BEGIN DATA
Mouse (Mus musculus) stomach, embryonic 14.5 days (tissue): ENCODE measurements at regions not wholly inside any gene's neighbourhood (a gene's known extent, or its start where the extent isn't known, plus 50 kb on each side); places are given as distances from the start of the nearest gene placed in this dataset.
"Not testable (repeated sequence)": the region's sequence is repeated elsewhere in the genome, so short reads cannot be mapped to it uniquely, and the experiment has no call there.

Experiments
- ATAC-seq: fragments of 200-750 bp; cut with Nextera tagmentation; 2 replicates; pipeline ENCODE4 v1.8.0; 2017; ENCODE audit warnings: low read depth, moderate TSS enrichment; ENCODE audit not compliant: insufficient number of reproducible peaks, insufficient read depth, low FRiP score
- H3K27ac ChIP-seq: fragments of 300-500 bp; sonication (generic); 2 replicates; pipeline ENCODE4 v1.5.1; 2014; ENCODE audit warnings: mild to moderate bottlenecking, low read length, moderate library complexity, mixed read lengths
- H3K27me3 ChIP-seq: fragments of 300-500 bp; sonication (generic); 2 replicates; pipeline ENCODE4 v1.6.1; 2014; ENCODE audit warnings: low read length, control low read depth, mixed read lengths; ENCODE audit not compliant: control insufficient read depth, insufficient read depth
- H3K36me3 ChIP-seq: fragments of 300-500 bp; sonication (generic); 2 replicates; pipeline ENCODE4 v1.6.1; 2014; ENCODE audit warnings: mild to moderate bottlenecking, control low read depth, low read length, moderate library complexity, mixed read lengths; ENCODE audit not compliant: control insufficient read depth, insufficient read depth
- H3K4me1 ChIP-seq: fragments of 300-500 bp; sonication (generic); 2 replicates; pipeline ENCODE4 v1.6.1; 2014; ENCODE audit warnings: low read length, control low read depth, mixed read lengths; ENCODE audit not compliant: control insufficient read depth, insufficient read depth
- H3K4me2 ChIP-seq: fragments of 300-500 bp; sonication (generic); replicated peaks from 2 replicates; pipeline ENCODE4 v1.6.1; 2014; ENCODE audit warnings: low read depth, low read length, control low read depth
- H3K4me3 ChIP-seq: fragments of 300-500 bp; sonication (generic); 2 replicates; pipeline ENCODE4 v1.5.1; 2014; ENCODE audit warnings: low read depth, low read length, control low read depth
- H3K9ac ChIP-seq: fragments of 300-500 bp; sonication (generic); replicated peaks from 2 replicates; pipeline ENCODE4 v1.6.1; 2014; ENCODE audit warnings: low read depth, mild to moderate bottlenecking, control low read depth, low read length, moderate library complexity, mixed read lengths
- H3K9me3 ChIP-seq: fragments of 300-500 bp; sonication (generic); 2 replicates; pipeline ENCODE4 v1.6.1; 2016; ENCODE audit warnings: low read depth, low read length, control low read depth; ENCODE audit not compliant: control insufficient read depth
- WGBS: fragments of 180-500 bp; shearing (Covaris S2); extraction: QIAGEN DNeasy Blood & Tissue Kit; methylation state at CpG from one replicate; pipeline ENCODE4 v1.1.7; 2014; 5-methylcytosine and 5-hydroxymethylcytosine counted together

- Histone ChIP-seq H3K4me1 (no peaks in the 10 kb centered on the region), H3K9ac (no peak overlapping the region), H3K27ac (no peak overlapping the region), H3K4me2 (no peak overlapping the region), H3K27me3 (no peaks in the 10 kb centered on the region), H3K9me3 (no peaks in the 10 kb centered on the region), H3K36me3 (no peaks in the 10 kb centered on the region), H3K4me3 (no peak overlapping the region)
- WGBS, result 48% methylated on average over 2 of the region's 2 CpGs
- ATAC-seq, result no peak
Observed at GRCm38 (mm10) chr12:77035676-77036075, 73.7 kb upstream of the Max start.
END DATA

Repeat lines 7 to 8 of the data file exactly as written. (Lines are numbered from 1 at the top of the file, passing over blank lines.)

- H3K36me3 ChIP-seq: fragments of 300-500 bp; sonication (generic); 2 replicates; pipeline ENCODE4 v1.6.1; 2014; ENCODE audit warnings: mild to moderate bottlenecking, control low read depth, low read length, moderate library complexity, mixed read lengths; ENCODE audit not compliant: control insufficient read depth, insufficient read depth
- H3K4me1 ChIP-seq: fragments of 300-500 bp; sonication (generic); 2 replicates; pipeline ENCODE4 v1.6.1; 2014; ENCODE audit warnings: low read length, control low read depth, mixed read lengths; ENCODE audit not compliant: control insufficient read depth, insufficient read depth